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Construction of Grain Price Determinants Analysis Model Based on Structural Vector Autoregressive Model
In 2020, the sudden global epidemic of novel coronavirus pneumonia (COVID-19) caused abnormal fluctuations in the global grain market and posed severe challenges to world grain security. Therefore, it is very important for countries around the world to analyze the determinants of grain price and put forward corresponding strategies to ensure grain safety. In this paper, we theoretically discussed the relationship between financial liquidity, speculation, and grain price for the first time. Based on the analysis of Fisher’s equation, this paper argues that the theoretical basis of grain financialization is closer to the volatility theory of the money market. Then, we employ the structural vector autoregression model (SVAR) to explore the impulse response of grain price to the structural shock of world grain production, demand, financial liquidity, and speculation. Our empirical results show that the effects of financial liquidity and speculation on the grain price are more significant. Meanwhile, grain demand changes caused by the global economy have no significant impact on grain price.
The stability of grain prices is considered a key issue for grain security and social stability in many countries. In 2020, the sudden global epidemic of novel coronavirus pneumonia (COVID-19) posed severe challenges to world grain security in many ways. In order to control the spread of COVID-19, all countries around the world took strict isolation measures, which affected the global grain supply system. Secondly, the global economic recession caused by COVID-19 reduced the purchasing power of low-income people. Additionally, the quantitative easing of the US dollar leads to the devaluation of the US dollar and some hot money going into the international grain market for speculation, which caused abnormal fluctuations in the global grain market. Therefore, it is crucial for countries around the world to analyze the determinants of grain price and put forward corresponding strategies to ensure grain safety, especially in the period of major global crisis.
Traditionally, it was widely believed that the fluctuations in international grain prices were mostly determined by global grain supply and demand. However, after entering the 21st century, with the rapid development of international financial markets, the correlation between the global grain market and money market, foreign exchange market, futures, and other derivatives markets had significantly strengthened. After the GFC (Global Finance Crisis), in particular, the quantitative easing (QE) measures implemented by the USA and some developed countries resulted in excess liquidity in international capital markets. A large amount of speculative capital flowed into the international grain futures market and other derivatives markets, resulting in large fluctuations in international grain prices. This phenomenon of grain prices deviating from traditional supply and demand is called grain financialization.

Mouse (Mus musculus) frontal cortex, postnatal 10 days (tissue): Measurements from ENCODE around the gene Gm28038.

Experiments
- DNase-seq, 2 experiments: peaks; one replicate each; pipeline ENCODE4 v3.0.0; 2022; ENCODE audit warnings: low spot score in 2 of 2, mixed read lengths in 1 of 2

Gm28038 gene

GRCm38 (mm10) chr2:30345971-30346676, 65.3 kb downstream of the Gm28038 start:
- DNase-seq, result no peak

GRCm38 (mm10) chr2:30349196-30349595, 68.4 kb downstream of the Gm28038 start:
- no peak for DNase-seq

Under the influence of grain financialization, the fast-growing grain derivatives market has increasingly dominated the spot market by virtue of its price discovery function. The uncertain factors of derivatives, such as information asymmetry, frequent use of leverage, and increased speculative funds, led to an increase in the frequency and magnitude of fluctuations in international grain prices. At the same time, financial variables such as money supply, interest rates, and exchange rates have gradually replaced the traditional decision-making role of grain supply and demand.
The phenomenon of grain financialization is based on a unique theoretical analysis mechanism. The traditional labor theory of value, supply and demand theory, futures price theory, and cobweb theory are not applicable to food financialization. This paper argues that the theoretical basis of grain financialization is closer to the volatility theory of money market. In combination with Fisher's equation, if the price of an agricultural product is P, the velocity of money V remains unchanged in a certain period, and it is assumed that the total output of agricultural product Q also remains relatively stable. When the monetary quantity M of the futures and spot markets of the agricultural product changes, it will inevitably lead to the change of the price Y of the agricultural product. With the acceleration of grain financialization, the relationship between grain price and financial market is getting closer and closer. Economic cycle changes, monetary policy adjustment, and speculative factors will all cause fluctuations in the money market. The excess liquidity caused by the overissuance of money will be transmitted to the agricultural futures market, and then the price of agricultural products in the spot market will fluctuate greatly.